Poetry Review by Kyle Flemmer

Tim Bowling, The Dark Set: New Tenderman Poems (Hamilton: Buckrider Books, 2019). Paperbound, 70 pp., $18.

The Dark SetIn The Dark Set: New Tenderman Poems, Tim Bowling writes about the figure of the tenderman, a subject first taken up in his 2011 book, Tenderman. His topic, and the addressee of many of these poems, is the crew member of a fishing vessel, a character symbolizing down-to-earth, working-class ideals from bygone days. The epithet also evokes the sensitivities of the poet, a “tender man” in his own right. This new book revisits many of the same central themes as Bowling’s previous volume, including the tension between the blue-collar fishermen about whom Bowling writes and the white-collar subject position of the poet, a tension intensified by the struggle of actual tendermen. The depletion of west-coast salmon stock, due in part to overfishing, has led to a partial collapse of the industry that depends on it, and this collapse, of course, takes workers, their families, and communities down with it. “The man who commits / to a woman or a worker and expects something for something,” Bowling writes in “Lockout,” “has gone the way of the coho and the great white sturgeon.” The tenderman is a disappearing species, succumbing to the pressures faced by labourers in many resource industries. Implicit in the continuation of this project is an examination of the consequences of losing resource industries through mismanagement, especially for those whose livelihoods have been compromised. In fact, Bowling has dedicated The Dark Set to “all those still fighting to win basic workers’ rights.”

Bowling’s concern for the tenderman way of life is reminiscent of Leslie Kaplan’s Excess –The Factory, of Walt Whitman’s “Song of Myself,” and even of Bruce Springsteen’s The Ghost of Tom Joad. These texts, The Dark Set among them, tell the story of their wider political moment through lyric narrative, often by examining the narrators’ relationship to the workers. For Bowling, the tenderman is both a mirror and a myth, the poet’s “way of wrestling with [his] own conflicted feelings about masculinity, history, citizenship and power,” as stated in the expository paragraph on the first page. There is a clear and essential separation between the poet and his tenderman character that gives Bowling the room he needs to both empathize with and interrogate his subject. In doing so, Bowling draws in material from lived experience—anecdotes, impressions, memories, current events—and overlays it with the tenderman archetype, chasing out the gaps and overlaps. Is the backcountry fisherman compatible with cellphone culture? What is the tenderman’s attitude toward celebrities? And what do tendermen think of all this ink spilled in their name?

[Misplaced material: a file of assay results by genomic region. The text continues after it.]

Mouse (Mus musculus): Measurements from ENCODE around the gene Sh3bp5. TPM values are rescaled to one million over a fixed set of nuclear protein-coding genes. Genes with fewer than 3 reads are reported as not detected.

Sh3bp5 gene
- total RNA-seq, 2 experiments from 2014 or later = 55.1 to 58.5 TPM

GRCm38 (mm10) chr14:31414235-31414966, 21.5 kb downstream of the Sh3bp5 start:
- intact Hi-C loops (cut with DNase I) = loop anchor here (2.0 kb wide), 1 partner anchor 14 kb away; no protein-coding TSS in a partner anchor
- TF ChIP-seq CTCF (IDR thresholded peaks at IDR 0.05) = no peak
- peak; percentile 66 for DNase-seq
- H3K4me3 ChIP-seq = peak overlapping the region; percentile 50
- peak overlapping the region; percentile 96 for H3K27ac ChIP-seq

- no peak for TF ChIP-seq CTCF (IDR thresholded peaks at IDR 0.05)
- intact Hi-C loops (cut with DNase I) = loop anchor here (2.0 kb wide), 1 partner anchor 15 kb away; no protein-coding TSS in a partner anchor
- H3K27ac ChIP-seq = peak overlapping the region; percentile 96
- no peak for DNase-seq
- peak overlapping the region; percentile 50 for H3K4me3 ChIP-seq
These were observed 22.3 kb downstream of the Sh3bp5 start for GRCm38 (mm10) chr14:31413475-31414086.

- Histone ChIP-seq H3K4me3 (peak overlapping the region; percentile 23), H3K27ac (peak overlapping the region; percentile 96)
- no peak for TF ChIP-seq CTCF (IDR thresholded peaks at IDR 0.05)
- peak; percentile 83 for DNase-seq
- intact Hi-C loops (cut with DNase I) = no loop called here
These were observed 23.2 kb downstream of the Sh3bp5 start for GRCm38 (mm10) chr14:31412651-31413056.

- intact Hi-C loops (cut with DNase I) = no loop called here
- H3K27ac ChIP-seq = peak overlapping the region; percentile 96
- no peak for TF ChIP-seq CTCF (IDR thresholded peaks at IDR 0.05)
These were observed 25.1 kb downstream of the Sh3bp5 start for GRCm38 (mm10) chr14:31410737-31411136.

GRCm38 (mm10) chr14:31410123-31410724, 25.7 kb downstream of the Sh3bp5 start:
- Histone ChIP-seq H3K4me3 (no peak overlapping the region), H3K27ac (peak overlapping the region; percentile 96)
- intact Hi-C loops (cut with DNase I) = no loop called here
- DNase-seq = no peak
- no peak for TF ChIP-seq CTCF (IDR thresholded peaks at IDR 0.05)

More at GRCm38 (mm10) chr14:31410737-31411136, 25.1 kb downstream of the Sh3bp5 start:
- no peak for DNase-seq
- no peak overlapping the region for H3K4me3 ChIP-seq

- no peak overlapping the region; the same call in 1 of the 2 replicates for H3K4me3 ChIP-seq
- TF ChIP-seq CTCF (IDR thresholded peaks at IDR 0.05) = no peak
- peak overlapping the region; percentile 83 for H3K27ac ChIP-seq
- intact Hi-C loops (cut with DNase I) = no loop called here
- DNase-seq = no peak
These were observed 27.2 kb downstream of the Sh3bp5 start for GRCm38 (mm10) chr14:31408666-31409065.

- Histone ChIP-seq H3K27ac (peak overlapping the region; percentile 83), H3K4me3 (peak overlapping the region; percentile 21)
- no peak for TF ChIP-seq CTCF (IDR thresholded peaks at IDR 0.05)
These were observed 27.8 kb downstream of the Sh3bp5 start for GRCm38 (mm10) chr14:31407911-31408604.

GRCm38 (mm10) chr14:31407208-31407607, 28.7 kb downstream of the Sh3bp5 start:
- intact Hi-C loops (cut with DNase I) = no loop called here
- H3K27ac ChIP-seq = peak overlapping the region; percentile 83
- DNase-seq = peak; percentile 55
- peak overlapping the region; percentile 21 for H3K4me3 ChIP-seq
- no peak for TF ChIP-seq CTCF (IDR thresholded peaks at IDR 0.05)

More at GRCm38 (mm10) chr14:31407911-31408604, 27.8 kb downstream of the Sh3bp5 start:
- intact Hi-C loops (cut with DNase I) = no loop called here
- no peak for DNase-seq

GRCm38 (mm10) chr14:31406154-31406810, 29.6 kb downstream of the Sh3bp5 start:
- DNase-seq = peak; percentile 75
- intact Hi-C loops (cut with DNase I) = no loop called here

Many of the questions raised create productive opportunities to reflect on issues central to the tenderman project. For example, The Dark Set provides something of a critique of masculinity, though Bowling’s attempts to grapple with the dilemma of a man critiquing maleness have mixed results. “Tenderosterone,” a visual poem transforming “LIFT WEIGHTS” into “LUFTWAFFE” is highly successful, if the only poem of its kind in the book. “Interview with a Teenaged Daughter” is less so. This poem brings the speaker to the brink of (self-)examination with a “creep radar,” then turns away, becoming instead a statement about the trials of fathering a daughter, like “breathing eyes-wide-open / underwater.” Female characters, few and far between in The Dark Set, are generally conjured as foils for men. “Women, Eden. (Poets know where I’m going with this.),” Bowling writes in “Splitting the Chromosome, Driving the Lane.” Perhaps there is little room for femininity in the tenderman mythos, as may very well have been true of the now-hobbled fishing industry, and yet The Dark Set is unable to escape the structures it does earnestly scrutinize.

While I can appreciate Bowling’s willingness to bring his own history and class standing into play, this reviewer can’t help but feel there is more at stake than the author’s personal relationship to the tenderman figure. Issues of serious import (i.e., the over-consumption of natural resources and the disastrous consequences this can have on the very people who extract them) are just a pretext to further explore the author’s particular subjectivity within a political framework, rather than the other way around. By way of contrast, take Springsteen’s “Youngstown,” which charts the rise and fall of a company town through the intergenerational story of a working-class family. Though intensely personal, the story of Youngstown is tied directly to its political moment, from the triumph of the North in the American Civil War to the utter failure of American interventionism in Vietnam. Springsteen’s investment in the specific individuals who establish the town opens a portal onto the tragic and ugly history of America. Whitman too exceeds the personal: “Song of Myself” may be self-celebratory, but it is so to such a radical degree that love of the self spills over to include love of all others, especially the anonymous workers toiling to make the world. Bowling’s “Open Mic on the Government Wharf” is the standout poem in this regard, elegizing the working class while remaining authentically personal. “Tenderman,” Bowling writes, “there’s no work here. Tell the audience what you’ll be reading.”


—Kyle Flemmer

As in The Malahat Review, 209, winter 2019